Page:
Voices: Nigel Farage showed how irrelevant he’s become with a single tweet

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I won’t pretend to feel sorry for Farage (REUTERS)
I won’t pretend to feel sorry for Farage (REUTERS)

I don’t usually like to make a habit of writing about people’s misfortunes, but when it comes to Nigel Farage I think we can all make an occasional exception.

He recently tweeted: "For years I would gain 30,000 new Twitter followers per month and most tweets would get 5,000+ retweets. Now I’ve had zero growth for 18 months & engagement is at an all-time low. It’s the same for thousands of others. Twitter’s algorithm now needs to change — and change fast!”

If that wasn’t bad/funny enough, he also included a video where he complained about being “shadow banned”. In case you don’t know what that means, “shadow banned” is a phrase teenagers use, mostly on Tiktok, when they think there is a specific conspiracy against them. This large corporation, which makes its money from viral content, is deliberately stopping you from going viral because… well, who knows?

There might be a more mundane explanation. Perhaps Farage has just become boring and irrelevant after Brexit? With his lifelong mission now achieved, he doesn’t know what else to do. He has no cause to rail for; no mission to rally his troops over. And since the national media has largely stopped paying attention to him, his star has sunk further.

Farage knows all this. So he’s been desperately trying to find a new bandwagon to jump on. A few weeks ago he said he would start a new campaign for a referendum on “net zero”, ie. the UK’s commitment to get to zero carbon emissions by 2050. But that campaign ran into problems straight away.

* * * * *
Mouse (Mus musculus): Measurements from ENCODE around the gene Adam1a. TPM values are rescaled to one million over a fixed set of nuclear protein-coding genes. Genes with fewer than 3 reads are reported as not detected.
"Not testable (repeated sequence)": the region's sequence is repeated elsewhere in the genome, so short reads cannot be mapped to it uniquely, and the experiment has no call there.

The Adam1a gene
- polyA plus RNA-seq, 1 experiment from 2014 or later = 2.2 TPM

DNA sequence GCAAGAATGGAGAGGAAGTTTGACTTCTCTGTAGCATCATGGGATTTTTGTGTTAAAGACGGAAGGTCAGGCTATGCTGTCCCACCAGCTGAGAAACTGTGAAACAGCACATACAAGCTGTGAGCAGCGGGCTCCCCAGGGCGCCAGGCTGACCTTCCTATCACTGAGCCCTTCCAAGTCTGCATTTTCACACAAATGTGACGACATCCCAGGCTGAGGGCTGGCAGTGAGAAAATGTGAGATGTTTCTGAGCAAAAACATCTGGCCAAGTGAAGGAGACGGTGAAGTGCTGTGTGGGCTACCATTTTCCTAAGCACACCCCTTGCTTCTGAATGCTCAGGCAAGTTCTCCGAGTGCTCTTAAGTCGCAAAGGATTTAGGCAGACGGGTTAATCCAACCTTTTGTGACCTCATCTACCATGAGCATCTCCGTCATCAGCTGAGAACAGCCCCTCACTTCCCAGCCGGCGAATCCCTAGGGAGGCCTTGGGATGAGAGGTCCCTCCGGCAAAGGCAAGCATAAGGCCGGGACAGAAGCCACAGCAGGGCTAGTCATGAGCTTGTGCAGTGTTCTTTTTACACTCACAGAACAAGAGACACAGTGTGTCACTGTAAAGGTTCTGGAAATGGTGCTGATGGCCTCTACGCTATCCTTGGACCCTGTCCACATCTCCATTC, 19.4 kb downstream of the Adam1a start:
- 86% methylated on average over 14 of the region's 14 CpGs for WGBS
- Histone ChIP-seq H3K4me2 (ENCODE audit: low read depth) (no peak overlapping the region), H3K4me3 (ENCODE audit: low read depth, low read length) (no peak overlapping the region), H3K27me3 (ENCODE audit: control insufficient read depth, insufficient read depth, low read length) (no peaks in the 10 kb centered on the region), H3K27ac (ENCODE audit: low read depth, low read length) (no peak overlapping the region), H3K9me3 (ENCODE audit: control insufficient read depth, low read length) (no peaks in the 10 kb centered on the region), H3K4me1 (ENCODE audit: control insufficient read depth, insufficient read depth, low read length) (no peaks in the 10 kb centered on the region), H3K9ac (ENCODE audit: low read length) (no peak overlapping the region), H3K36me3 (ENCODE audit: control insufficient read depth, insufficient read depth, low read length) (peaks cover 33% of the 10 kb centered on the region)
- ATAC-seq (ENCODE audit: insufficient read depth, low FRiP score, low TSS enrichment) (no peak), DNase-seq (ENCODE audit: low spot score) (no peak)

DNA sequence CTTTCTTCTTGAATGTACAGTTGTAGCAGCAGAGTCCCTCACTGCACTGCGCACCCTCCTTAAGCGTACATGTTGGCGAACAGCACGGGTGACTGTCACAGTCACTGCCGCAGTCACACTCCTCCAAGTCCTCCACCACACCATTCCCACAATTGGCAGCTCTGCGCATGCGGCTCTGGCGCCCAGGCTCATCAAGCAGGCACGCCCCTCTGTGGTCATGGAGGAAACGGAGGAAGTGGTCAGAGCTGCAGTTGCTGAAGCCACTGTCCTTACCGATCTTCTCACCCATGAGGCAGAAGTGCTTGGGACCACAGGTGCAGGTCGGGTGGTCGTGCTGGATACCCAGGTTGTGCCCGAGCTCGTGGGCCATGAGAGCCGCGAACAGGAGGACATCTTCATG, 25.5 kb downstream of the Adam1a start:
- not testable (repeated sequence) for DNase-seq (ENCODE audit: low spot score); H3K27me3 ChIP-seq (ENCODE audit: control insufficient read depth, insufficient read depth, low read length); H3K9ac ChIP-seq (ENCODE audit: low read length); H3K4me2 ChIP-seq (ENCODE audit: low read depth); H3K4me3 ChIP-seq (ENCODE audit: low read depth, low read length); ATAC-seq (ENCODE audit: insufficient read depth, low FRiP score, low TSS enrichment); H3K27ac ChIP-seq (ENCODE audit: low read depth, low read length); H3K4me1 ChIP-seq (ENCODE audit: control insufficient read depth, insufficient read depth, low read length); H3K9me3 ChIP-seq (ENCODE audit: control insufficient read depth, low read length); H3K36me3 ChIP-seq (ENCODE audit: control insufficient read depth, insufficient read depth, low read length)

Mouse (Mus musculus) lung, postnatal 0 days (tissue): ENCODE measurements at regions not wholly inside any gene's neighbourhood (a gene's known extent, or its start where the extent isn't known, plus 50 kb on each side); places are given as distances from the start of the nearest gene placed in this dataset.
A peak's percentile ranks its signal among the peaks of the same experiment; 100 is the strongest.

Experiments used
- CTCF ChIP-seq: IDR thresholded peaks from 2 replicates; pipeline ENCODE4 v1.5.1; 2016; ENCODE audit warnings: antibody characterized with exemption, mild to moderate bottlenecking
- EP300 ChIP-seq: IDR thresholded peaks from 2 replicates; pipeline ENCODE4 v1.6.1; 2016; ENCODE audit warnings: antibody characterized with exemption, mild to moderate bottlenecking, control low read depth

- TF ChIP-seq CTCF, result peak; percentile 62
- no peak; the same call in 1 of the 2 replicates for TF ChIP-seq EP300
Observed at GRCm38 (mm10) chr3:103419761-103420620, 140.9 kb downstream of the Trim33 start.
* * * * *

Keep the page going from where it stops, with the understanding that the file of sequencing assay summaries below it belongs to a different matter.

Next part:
First, the venue where the initial rally was going to be held decided to avoid hosting him. He hastily reorganised his rally, but the second venue cancelled on him too. So the rally never happened.

Worse, new research by a centre-right thinktank found that Farage’s campaign idea was overwhelmingly unpopular with Britons. Sixty per cent of British voters support our ambition of reaching net-zero by 2050, compared to only 10 per cent who oppose the goal. Nearly seven out of 10 voters said investing in renewables was the best way of securing the UK’s energy supply, The Independent reported. Farage has barely said a thing about his campaign since then.

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I won’t pretend to feel sorry for Farage. The fewer of his poisonous rantings are seen in public life, the better. But a man has to make a living! And he’s more than welcome to claim he has been “shadow banned” if that helps him get some desperately-needed attention and some more work.

It only seems like yesterday when Farage was hawking his charms on a website called “thrillz” – encouraging enamoured young lovers to pay him £74 so he could send a message of love. As my former colleague Rupert Hawksley put it: “The only question is: do you hate your partner as much as Farage must hate himself?”

I guess the Valentine’s treats weren’t that bountiful. Neither, it seems, did Farage manage to squeeze much mileage out of Novak Djokovic’s refusal to take a Covid vaccine. Moreover, the world leader he once admitted to admiring the most – Vladimir Putin – has become a bit unpopular in the west lately.

All in all, things look pretty bleak for Nigel Farage these days, I have to admit. Maybe Twitter “shadow banned” him because he just got too pathetic. It’s enough to make you feel sorry for Farage. Almost.

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